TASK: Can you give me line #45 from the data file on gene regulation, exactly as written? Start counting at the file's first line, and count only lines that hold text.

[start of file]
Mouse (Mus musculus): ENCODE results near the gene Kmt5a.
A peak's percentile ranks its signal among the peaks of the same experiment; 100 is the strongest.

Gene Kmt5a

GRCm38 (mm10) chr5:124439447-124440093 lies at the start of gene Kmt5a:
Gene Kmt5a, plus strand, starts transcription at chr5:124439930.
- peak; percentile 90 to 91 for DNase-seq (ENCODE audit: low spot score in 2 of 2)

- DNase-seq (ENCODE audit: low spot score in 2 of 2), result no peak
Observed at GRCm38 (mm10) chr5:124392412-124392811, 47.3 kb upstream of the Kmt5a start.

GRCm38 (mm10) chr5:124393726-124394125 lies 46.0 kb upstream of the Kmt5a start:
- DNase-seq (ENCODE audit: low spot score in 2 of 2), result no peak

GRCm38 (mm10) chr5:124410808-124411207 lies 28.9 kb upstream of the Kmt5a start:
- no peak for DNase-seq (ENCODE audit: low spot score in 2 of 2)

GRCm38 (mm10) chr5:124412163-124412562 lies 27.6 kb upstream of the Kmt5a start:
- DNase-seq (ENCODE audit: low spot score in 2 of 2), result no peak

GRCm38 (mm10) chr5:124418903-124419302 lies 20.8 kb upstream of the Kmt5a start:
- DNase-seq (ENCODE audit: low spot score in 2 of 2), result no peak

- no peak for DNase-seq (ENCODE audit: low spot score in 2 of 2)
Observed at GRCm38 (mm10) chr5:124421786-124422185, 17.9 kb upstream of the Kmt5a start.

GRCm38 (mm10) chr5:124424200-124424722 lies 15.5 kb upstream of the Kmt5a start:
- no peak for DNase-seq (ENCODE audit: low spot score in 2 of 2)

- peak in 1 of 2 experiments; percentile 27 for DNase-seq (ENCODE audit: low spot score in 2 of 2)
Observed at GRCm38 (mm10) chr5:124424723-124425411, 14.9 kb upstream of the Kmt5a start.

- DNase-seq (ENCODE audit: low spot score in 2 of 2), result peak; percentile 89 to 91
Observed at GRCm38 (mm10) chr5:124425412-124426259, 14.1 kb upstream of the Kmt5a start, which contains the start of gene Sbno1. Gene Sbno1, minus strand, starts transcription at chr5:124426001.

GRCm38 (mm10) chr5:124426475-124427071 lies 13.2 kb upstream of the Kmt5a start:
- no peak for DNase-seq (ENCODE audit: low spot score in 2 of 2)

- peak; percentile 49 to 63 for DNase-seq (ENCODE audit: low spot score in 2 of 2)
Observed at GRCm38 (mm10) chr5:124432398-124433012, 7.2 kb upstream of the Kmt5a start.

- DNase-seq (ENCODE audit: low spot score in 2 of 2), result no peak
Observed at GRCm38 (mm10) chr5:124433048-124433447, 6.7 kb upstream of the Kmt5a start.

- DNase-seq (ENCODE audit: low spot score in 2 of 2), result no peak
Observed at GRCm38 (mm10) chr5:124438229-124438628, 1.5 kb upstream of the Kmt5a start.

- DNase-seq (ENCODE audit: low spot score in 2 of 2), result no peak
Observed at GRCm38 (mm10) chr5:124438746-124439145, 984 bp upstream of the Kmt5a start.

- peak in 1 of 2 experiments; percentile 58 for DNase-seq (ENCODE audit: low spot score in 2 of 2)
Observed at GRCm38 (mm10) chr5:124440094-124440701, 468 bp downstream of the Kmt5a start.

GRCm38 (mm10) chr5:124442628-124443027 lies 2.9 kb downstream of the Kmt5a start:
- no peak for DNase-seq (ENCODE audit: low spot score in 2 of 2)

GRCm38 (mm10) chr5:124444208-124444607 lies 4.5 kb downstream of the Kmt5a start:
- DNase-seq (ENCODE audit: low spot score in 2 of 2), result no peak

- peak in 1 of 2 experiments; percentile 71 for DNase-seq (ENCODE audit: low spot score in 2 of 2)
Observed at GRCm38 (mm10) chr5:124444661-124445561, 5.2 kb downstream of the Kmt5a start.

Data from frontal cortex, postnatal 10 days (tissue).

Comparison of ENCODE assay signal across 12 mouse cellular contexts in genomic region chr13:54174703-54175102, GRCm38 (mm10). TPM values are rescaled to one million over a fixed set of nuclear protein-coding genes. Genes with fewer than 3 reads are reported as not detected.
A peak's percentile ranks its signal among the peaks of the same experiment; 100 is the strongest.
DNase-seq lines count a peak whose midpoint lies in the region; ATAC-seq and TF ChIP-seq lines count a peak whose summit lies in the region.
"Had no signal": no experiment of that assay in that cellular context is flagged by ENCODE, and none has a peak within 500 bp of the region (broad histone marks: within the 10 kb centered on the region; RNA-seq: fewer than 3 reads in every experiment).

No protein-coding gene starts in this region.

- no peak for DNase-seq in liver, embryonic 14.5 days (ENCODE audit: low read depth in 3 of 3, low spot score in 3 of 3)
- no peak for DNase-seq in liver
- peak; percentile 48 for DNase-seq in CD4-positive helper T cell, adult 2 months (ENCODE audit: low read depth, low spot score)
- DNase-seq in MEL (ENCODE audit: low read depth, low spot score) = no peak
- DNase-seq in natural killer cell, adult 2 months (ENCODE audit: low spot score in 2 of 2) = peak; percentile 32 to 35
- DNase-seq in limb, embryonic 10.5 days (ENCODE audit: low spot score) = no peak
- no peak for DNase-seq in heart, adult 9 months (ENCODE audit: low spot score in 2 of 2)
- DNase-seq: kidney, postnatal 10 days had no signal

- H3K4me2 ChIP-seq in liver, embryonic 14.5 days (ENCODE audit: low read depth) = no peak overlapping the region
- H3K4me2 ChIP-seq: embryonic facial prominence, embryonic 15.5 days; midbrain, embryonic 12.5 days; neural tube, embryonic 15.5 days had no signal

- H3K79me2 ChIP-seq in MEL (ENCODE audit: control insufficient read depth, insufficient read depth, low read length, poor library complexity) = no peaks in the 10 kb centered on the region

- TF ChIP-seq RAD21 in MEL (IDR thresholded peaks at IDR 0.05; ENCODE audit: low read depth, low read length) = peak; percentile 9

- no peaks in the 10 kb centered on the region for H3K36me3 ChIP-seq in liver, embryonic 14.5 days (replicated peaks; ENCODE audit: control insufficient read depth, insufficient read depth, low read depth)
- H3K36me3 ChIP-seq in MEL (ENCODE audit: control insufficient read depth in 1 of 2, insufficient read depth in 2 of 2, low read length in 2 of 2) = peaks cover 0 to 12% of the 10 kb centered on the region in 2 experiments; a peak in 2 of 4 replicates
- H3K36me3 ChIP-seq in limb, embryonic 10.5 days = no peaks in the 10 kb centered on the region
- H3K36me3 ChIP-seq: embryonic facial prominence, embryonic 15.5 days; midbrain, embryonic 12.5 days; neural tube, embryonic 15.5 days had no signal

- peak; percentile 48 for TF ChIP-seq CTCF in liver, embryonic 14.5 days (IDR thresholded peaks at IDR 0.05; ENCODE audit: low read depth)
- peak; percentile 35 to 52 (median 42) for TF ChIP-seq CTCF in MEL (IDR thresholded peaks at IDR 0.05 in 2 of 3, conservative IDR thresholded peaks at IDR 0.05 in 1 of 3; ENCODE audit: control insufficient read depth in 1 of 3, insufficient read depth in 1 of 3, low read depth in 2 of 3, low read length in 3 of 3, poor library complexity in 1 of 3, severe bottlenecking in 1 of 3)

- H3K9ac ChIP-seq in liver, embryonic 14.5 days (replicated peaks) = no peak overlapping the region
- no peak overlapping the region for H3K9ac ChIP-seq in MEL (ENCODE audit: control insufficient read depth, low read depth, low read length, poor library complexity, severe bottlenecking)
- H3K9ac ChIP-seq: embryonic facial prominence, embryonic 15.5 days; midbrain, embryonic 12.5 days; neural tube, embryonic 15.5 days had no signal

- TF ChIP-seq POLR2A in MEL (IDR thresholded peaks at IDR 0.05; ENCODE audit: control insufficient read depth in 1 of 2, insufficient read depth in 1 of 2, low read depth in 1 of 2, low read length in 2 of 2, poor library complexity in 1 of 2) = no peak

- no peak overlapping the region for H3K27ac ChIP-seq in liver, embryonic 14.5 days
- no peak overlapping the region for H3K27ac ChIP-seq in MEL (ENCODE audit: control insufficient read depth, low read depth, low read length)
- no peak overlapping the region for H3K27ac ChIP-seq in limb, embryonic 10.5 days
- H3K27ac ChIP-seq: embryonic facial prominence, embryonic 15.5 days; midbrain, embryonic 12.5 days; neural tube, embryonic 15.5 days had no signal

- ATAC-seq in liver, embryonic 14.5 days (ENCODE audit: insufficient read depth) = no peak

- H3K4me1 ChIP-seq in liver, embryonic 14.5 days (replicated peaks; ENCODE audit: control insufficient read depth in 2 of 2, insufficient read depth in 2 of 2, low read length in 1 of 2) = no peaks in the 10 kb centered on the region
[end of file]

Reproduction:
A peak's percentile ranks its signal among the peaks of the same experiment; 100 is the strongest.